Now that the Blogathon is in full swing, I've finally culled together my thoughts on the film chosen for me, 2002's biopic, Dahmer.
I'll say this right off the bat. Dahmer isn't quite what you expect, in ways both good and bad. For one, I expected it to be a gorefest, but it's very tastefully done, with most of the gore happening off screen and only a few really grisly scenes for impact. That's not to say it's an easy film to watch, as Jeremy Renner's creepy, yet subtle performance of the infamous serial killer is fantastic. It's a shame the movie around him isn't up to snuff.
The plot focuses on Dahmer's past (leading up to his first murder) and present (stalking homosexuals at clubs and bringing them home to create uninhibited "sex slaves", something that the movie won't explain to you itself) and it's in the past that I find the movie at its best. Unfortunately, the sticking point is that if you don't research the story of Dahmer, you won't really get some of the things happening in the film. Renner gets some real meat to chew on when he's interacting with his family and his soon to be first victim. Sadly as the film goes on, I began to notice something very distracting: every other actor in this film is terrible. Whether it's Artel Great's caricature of a street wise homosexual African American or Bruce Davison's "Where am I?" portrayal of Dahmer's father, the acting is just laughably phoned in. I can't count the number of times a scene would really gain some momentum and then one of the other actors would open his mouth and ruin it.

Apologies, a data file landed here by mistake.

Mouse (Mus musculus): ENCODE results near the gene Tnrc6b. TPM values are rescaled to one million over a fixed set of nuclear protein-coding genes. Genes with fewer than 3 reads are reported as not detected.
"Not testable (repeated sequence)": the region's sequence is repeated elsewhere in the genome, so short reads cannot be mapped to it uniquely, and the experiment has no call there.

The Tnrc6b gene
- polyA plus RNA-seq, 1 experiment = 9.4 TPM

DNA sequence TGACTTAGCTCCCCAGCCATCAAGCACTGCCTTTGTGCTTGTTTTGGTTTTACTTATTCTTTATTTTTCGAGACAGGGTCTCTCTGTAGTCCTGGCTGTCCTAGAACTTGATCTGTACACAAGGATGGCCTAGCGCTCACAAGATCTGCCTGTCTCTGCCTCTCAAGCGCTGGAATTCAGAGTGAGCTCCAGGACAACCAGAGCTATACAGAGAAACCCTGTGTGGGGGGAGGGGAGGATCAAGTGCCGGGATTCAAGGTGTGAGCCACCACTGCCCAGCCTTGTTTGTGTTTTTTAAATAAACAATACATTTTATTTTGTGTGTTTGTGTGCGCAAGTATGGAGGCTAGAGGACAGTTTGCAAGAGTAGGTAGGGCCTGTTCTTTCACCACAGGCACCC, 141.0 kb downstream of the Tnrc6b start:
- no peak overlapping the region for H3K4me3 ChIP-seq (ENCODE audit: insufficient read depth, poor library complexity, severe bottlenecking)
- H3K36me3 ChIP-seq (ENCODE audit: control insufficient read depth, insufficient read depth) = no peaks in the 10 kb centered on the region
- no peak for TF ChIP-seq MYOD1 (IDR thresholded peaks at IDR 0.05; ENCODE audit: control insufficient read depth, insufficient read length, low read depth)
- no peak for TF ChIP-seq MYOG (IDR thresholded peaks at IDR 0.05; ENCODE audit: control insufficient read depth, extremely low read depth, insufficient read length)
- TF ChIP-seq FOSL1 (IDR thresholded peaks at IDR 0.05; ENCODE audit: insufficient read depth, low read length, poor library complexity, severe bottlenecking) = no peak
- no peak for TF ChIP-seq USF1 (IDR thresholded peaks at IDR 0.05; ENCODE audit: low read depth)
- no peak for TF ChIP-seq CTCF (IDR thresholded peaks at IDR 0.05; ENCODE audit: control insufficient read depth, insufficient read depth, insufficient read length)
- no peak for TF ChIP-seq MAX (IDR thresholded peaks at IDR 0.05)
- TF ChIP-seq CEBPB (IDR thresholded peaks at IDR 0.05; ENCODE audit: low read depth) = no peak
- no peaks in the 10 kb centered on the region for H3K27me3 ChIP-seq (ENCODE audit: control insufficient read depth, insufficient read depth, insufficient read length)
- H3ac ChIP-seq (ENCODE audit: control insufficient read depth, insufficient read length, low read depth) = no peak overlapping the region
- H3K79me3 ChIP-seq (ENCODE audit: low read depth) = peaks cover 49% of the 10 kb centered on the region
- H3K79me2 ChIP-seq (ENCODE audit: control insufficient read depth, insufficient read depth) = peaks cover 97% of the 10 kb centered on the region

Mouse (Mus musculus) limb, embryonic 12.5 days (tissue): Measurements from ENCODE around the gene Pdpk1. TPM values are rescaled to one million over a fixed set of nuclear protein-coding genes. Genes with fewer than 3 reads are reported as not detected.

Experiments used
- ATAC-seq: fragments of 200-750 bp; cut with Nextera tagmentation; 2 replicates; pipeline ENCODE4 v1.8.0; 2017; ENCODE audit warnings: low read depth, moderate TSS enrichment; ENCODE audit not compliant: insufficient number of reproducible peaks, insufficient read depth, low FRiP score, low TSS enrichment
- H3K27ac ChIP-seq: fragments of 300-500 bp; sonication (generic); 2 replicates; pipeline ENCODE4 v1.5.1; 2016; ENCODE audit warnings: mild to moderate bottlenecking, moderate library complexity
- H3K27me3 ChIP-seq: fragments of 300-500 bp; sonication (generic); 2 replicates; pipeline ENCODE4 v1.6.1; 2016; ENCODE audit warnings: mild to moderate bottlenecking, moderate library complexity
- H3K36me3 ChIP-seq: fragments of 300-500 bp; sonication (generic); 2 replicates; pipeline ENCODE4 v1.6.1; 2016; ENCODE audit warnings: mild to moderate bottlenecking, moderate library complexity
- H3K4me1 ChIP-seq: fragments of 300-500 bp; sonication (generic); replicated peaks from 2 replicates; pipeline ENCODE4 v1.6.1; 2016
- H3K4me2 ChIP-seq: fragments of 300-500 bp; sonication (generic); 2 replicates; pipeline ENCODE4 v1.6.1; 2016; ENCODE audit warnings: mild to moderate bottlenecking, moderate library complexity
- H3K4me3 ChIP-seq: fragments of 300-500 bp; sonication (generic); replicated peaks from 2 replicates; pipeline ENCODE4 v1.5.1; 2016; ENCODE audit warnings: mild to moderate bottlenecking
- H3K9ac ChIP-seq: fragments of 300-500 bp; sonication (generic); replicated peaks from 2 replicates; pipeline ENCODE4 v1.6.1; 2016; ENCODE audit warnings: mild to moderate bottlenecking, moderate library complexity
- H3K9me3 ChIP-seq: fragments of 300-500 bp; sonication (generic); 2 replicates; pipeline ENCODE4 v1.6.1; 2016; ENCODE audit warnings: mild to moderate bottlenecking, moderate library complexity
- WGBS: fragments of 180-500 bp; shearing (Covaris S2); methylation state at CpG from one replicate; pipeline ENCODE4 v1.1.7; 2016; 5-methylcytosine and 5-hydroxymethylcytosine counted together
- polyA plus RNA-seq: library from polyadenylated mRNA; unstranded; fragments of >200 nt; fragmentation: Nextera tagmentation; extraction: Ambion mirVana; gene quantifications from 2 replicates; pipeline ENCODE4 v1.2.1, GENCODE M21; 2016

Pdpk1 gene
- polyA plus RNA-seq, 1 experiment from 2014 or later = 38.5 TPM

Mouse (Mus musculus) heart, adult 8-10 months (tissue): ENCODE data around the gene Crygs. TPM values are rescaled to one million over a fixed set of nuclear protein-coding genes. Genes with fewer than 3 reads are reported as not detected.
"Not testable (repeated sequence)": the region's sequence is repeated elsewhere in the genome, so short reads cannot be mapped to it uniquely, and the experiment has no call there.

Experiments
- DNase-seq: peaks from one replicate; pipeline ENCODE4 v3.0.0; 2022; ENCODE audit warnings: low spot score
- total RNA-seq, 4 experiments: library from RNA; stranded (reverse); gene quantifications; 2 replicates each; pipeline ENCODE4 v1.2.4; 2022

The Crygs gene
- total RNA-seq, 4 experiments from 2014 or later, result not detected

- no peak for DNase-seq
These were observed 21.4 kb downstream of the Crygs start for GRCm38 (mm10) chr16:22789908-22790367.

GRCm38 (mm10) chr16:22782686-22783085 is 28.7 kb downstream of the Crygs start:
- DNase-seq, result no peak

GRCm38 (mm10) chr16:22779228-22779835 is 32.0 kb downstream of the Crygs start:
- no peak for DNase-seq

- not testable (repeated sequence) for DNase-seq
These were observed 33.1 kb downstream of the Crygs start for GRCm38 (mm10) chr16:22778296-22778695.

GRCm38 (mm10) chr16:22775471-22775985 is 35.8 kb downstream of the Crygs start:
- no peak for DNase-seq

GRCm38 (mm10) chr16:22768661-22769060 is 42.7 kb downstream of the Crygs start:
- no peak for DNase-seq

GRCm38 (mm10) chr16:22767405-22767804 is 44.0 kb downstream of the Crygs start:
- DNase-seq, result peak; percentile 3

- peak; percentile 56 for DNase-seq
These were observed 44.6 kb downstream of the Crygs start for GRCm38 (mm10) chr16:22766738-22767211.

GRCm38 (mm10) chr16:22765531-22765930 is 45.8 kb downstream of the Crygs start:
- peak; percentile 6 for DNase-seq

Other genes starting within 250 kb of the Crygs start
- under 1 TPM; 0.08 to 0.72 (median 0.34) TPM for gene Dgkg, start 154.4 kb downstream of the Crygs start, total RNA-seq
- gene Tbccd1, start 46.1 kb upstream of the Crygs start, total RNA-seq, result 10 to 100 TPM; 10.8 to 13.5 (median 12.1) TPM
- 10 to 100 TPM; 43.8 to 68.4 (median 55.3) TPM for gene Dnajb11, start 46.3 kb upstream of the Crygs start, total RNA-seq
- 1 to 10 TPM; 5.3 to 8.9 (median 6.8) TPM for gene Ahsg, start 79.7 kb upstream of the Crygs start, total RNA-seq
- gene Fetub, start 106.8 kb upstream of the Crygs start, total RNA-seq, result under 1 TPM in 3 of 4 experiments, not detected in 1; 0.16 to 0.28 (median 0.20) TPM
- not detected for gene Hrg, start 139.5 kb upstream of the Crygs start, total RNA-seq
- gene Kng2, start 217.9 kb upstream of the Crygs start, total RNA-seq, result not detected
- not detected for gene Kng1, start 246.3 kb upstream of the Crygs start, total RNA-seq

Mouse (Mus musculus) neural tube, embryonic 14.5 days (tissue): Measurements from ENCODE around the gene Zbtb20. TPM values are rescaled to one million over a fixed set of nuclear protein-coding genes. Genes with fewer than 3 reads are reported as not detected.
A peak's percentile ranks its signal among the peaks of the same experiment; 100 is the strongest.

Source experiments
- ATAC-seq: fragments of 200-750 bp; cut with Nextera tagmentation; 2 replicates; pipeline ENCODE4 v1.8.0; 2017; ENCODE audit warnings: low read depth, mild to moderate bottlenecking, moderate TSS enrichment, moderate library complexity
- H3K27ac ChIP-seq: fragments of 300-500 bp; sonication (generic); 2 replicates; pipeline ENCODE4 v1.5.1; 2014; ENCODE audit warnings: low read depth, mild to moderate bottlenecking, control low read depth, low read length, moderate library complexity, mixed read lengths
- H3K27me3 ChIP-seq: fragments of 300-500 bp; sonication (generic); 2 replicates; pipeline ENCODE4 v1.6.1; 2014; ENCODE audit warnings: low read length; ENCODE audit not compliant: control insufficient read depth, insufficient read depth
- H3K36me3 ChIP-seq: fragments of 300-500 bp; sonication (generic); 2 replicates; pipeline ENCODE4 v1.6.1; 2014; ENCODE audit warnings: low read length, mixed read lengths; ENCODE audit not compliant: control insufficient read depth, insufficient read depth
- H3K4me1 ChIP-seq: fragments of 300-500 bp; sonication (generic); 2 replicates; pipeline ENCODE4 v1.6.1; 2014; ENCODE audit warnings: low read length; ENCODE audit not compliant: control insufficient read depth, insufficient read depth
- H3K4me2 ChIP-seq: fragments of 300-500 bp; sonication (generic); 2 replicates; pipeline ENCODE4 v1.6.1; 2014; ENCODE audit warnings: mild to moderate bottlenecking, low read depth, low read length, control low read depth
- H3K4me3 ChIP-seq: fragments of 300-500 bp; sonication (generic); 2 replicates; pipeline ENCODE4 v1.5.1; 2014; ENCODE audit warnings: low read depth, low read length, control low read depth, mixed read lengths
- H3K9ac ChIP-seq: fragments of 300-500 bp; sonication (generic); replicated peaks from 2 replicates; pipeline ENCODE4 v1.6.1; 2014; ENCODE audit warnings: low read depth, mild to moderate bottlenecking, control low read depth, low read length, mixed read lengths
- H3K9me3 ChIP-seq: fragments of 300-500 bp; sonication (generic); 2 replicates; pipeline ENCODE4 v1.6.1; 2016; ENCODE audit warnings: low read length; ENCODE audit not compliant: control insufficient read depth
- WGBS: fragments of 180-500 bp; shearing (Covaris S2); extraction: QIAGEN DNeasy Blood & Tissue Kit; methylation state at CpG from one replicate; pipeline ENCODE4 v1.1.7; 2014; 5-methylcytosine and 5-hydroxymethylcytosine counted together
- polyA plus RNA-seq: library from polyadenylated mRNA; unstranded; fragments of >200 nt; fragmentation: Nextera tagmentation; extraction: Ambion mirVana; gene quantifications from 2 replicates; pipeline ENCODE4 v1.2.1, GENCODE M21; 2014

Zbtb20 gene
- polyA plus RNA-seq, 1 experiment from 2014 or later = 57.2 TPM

Almost as middling as the acting is David Jacobson's directing which basically includes sitting the camera at the exact expected angle and deciding which color a scene should be. His choice to abruptly end the movie as Dahmer walks off into the mysterious forest with no purpose is so frustrating that it almost ruins any good intentions the film has. I have yet to see Down in the Valley, but I hope his directing isn't as middle of the road there. On a lighter note, at least I enjoyed the film's moody score which really evoked a great mood. It really is a shame that Renner and the score aren't in a better movie.
Other Blogathon posts:
More coming soon...